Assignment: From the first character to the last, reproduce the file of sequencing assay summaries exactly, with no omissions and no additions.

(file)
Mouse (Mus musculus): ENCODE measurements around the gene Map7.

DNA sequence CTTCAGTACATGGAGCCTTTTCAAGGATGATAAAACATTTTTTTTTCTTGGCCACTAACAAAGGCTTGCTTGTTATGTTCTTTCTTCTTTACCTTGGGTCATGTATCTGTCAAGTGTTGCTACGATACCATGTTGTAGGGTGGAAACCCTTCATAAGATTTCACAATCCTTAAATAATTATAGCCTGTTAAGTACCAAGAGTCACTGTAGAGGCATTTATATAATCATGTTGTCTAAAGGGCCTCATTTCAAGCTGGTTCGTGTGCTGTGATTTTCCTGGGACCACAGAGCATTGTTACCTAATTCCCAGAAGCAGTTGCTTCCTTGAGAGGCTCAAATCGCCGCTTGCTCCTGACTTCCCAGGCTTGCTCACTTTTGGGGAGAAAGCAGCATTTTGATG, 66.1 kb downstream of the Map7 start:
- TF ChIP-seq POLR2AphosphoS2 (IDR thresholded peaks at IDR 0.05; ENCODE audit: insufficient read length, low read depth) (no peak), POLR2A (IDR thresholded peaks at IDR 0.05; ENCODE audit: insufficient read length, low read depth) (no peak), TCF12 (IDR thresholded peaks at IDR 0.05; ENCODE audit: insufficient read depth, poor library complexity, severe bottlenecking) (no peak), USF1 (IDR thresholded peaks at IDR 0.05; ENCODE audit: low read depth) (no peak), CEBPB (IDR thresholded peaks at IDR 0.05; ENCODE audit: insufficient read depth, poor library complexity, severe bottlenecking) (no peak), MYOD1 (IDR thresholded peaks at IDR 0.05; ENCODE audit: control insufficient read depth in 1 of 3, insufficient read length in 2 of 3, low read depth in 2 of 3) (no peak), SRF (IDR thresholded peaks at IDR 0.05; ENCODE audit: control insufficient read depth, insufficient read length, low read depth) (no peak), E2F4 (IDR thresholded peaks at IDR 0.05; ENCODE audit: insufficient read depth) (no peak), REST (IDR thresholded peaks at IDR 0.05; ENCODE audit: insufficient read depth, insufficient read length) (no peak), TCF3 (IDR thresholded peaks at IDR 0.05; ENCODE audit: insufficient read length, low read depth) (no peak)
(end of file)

Mouse (Mus musculus): ENCODE measurements around the gene Map7.

DNA sequence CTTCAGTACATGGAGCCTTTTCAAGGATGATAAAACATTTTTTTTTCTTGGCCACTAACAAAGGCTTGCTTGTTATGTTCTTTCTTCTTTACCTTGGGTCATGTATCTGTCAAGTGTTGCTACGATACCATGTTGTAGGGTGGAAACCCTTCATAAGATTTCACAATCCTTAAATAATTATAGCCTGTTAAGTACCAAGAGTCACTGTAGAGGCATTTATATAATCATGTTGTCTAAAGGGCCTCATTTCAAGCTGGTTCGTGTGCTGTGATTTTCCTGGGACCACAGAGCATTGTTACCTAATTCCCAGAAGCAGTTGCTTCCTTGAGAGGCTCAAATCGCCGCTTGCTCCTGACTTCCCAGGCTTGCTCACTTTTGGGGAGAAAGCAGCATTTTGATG, 66.1 kb downstream of the Map7 start:
- TF ChIP-seq POLR2AphosphoS2 (IDR thresholded peaks at IDR 0.05; ENCODE audit: insufficient read length, low read depth) (no peak), POLR2A (IDR thresholded peaks at IDR 0.05; ENCODE audit: insufficient read length, low read depth) (no peak), TCF12 (IDR thresholded peaks at IDR 0.05; ENCODE audit: insufficient read depth, poor library complexity, severe bottlenecking) (no peak), USF1 (IDR thresholded peaks at IDR 0.05; ENCODE audit: low read depth) (no peak), CEBPB (IDR thresholded peaks at IDR 0.05; ENCODE audit: insufficient read depth, poor library complexity, severe bottlenecking) (no peak), MYOD1 (IDR thresholded peaks at IDR 0.05; ENCODE audit: control insufficient read depth in 1 of 3, insufficient read length in 2 of 3, low read depth in 2 of 3) (no peak), SRF (IDR thresholded peaks at IDR 0.05; ENCODE audit: control insufficient read depth, insufficient read length, low read depth) (no peak), E2F4 (IDR thresholded peaks at IDR 0.05; ENCODE audit: insufficient read depth) (no peak), REST (IDR thresholded peaks at IDR 0.05; ENCODE audit: insufficient read depth, insufficient read length) (no peak), TCF3 (IDR thresholded peaks at IDR 0.05; ENCODE audit: insufficient read length, low read depth) (no peak)